A reality TV show focused on the “soul and spice” of the Johnson Family Mortuary has been canceled as a real-life drama unfolds at the east Fort Worth funeral home.
The show, titled Good Grief, was originally scheduled to premiere Wednesday — and then pushed back to early August — on the Lifetime Network.
But then came last week’s startling discovery that eight unattended bodies — seven of them decomposing — had been found inside the mortuary, which was followed by a flurry of accusations, denials and arrests.
“The program featuring the Johnson Family Mortuary has not and will not air on Lifetime,” Les Eisner, vice president, corporate communications and publicity at Lifetime Networks, said in an email. “The allegations are deeply troubling and our thoughts and prayers go to the families affected by this situation.”
The show would have been an addition to a unique — some might say morbid — genre of funeral-themed reality television shows such as the Best Funeral Ever, which aired on the TLC Network and featured the staff at the Dallas-based Golden Gate Funeral Home, and Family Plots, which aired for four seasons on the A&E Network and featured a funeral home in California.
HBO was a trendsetter in funeral-themed programming with its long-running drama series, Six Feet Under, in the early 2000s.
The Johnson Family Mortuary show died as the family business, owned by Dondre and Rachel Hardy-Johnson and Derrick Johnson, unraveled.
On July 15, Fort Worth police were called to the mortuary after the building’s owner showed up to evict the tenants, but instead found the rotting bodies.
That same day, a defiant Dondre Johnson addressed media outside the funeral home, thanking people for all the coverage and the free advertising for an upcoming reality television show. Dondre Johnson said cameras had been following him around for the past two weeks for a show he thought might be titled The Life of an Undertaker.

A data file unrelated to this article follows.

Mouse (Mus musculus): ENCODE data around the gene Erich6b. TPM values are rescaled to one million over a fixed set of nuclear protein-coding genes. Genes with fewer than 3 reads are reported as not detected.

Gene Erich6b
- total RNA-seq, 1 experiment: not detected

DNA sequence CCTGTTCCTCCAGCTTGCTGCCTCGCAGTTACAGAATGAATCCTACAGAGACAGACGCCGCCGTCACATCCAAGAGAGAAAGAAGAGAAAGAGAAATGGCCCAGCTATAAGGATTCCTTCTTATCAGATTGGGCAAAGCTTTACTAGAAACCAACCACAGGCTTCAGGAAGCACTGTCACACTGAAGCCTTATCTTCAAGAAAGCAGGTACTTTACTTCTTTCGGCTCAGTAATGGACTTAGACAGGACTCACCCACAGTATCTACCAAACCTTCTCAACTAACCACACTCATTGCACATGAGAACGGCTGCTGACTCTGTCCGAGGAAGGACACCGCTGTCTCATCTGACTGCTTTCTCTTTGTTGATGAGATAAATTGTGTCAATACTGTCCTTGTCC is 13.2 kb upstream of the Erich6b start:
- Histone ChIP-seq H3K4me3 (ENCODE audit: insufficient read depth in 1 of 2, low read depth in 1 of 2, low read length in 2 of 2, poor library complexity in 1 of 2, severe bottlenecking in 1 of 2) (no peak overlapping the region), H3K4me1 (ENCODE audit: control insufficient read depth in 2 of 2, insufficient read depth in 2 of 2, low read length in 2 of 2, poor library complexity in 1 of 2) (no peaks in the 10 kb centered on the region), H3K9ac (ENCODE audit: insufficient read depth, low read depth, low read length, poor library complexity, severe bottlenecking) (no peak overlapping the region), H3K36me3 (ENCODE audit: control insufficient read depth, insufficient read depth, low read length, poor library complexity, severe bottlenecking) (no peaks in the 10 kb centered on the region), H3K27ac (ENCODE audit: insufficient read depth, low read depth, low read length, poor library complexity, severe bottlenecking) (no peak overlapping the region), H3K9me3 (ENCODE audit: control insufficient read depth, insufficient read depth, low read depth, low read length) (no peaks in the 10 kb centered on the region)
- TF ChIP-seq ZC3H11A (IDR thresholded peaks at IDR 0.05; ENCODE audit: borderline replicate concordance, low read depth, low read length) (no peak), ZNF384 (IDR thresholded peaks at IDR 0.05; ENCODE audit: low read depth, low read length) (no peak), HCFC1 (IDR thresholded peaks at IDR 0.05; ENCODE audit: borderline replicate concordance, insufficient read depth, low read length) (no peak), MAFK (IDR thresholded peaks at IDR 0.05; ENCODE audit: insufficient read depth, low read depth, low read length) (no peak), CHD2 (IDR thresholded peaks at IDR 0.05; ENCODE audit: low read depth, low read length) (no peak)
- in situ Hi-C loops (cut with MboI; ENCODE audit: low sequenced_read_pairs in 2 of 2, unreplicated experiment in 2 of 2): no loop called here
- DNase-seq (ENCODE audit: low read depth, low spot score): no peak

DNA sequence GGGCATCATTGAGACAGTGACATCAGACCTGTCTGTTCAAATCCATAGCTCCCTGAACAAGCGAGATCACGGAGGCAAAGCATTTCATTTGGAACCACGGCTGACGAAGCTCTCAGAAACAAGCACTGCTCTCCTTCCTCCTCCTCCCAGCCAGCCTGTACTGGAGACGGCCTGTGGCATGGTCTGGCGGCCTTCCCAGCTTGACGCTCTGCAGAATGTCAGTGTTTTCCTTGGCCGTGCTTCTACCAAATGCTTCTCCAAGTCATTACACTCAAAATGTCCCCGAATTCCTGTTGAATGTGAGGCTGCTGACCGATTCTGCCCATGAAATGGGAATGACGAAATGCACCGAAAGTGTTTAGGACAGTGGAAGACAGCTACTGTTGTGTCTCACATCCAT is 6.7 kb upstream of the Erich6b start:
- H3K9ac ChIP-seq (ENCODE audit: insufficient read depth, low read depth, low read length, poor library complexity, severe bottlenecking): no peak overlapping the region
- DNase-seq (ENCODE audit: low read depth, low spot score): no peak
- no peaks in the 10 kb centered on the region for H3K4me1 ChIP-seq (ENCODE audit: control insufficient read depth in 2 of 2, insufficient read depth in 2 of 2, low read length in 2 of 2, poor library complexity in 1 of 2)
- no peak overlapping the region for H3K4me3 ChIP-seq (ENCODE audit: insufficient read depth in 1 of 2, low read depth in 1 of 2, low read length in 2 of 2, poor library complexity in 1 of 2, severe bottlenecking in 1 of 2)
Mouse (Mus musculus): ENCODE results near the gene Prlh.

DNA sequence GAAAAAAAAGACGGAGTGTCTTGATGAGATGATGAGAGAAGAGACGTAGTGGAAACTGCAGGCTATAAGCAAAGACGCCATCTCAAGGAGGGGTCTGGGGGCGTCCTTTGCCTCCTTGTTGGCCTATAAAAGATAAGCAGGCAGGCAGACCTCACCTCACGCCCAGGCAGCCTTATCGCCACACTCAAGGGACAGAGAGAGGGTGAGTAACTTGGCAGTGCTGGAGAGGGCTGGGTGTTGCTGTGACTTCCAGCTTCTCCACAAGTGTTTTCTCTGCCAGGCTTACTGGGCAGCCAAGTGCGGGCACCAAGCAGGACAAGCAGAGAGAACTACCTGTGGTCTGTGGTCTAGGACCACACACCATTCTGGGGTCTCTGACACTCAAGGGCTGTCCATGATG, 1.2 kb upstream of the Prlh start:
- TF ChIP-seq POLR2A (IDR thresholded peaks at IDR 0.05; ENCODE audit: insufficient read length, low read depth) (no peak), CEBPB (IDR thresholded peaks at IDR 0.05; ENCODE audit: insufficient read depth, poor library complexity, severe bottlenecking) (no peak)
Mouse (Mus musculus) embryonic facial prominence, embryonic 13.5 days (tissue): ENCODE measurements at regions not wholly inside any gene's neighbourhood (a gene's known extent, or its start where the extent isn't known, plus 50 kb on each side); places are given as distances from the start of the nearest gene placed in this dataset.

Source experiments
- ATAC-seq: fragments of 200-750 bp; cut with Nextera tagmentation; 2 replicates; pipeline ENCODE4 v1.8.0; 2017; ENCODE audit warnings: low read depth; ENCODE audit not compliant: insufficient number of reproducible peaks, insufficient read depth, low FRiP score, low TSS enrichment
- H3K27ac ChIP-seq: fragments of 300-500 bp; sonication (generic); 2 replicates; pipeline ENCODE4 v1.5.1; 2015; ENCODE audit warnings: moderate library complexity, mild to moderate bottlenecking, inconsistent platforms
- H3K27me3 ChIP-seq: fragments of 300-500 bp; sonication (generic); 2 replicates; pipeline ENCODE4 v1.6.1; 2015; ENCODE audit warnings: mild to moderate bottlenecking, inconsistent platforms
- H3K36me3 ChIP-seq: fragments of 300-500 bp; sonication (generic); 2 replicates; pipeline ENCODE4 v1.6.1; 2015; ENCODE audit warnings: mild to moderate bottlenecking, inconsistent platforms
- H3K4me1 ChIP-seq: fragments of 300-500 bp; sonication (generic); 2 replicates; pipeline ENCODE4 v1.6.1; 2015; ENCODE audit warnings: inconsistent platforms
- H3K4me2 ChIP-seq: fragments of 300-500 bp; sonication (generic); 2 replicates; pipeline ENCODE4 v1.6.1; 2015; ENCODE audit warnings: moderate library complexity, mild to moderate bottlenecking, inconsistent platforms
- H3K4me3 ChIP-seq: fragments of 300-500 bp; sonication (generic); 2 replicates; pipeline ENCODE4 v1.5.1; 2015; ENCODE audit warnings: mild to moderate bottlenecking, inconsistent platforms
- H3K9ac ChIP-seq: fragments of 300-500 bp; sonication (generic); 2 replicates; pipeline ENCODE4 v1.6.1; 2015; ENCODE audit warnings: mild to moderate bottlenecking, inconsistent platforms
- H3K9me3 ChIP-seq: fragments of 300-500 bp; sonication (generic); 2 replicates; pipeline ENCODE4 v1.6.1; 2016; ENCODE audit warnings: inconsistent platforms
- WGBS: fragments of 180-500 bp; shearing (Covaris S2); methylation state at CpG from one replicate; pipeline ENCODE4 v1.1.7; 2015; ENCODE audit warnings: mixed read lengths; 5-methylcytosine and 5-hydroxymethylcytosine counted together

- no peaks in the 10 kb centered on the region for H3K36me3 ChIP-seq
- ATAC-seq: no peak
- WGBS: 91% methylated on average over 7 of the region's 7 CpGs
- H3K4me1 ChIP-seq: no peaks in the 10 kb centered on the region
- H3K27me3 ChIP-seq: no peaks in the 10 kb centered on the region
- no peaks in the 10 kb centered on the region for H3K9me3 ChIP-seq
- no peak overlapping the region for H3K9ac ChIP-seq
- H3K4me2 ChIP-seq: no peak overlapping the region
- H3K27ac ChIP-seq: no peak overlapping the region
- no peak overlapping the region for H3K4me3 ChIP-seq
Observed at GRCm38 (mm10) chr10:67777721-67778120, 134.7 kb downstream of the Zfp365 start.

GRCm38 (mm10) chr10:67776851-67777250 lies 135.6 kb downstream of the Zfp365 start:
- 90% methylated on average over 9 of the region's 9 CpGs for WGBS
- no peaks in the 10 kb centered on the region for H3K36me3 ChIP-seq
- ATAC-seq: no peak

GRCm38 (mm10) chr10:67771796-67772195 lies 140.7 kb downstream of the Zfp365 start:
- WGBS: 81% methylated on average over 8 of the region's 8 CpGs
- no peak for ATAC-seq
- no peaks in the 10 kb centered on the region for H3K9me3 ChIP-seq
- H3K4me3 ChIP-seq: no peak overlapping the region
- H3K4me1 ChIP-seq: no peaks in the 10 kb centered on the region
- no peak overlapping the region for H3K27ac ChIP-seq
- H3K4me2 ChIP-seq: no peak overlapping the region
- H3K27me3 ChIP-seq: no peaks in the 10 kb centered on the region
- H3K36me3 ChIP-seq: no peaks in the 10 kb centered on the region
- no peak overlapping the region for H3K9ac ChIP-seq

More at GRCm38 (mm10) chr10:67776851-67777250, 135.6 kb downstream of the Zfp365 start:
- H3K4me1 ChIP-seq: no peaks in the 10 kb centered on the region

“That’s great advertising because in a few days from now we’ll be on a reality show so I want all this media,” Dondre Johnson said.
Since then, Dondre Johnson, 39, and Rachel Hardy-Johnson, 35, were arrested, with each facing seven counts of abuse of a corpse. They were released from jail after posting bonds of $10,500 each.
Police have said that Derrick Johnson, Dondre’s twin brother, was not involved in the mishandling of the corpses. Members of the Johnson family could not be reached for comment.
The funeral home was already under state investigation and its license was due to expire at the end of the month. The Texas Funeral Services Commission opened a new investigation after the unattended bodies were discovered.
According to arrest affidavits released Wednesday, after arriving at the funeral home at 1051 S. Handley Drive, detectives, a crime scene officer and investigators with the medical examiner’s office found:
• The odor of decaying flesh from the parking lot outside the building.
• “Insect infestation and fly pupa present on or near the corpses.”
• The remains of two stillborn children.
• A body in a casket infested with insects and “mummified.”
According to the affidavit, Dondre Johnson told the detectives that the conditions in the mortuary “were not unusual” and that none of the bodies had been there for longer than four months.
But a detective wrote that the abuse was “retaining custody of and storing the human corpse in an unrefrigerated building instead of delivering the said human corpse for proper burial or cremation.”
‘Death has never been so lively’
“Take a step deep into the heart of Texas with the Johnson Family Mortuary! You’ve never seen a family funeral business like this one — full of spice and soul. Rachel runs the family business alongside her husband Dondre and his twin Derrick, together known as the “Undertaker Twins,” who bring life to the business of death. Working with family is never easy with drama, fights and forgiveness, but with the Johnsons, death has never been so lively.”
Critics of some of these shows have derided their premise, saying they trivialize death and dying, while other critics have opined that the shows are not reality television, because they emphasize tomfoolery to enhance their audience numbers.
John Beckwith, owner of Golden Gate Funeral Home in Dallas, said he was approached by three different production companies about the reality show. Golden Gate offers theme-based funerals, (think disco, bowling alley, barbecue), an approach his staff started long before joining the reality TV ranks.
Beckwith also has another television show called Ask the Undertaker, which is an effort to educate people about what they need to have in place before a loved one or family member dies. People have been conditioned to be sad and somber at funerals but that is not how things were always done, Beckwith said.
“There’s no reason to mourn,” Beckwith said. “This is a home-going celebration. These people are actually going to a better place. Somewhere, along the way, we picked up a different tradition.”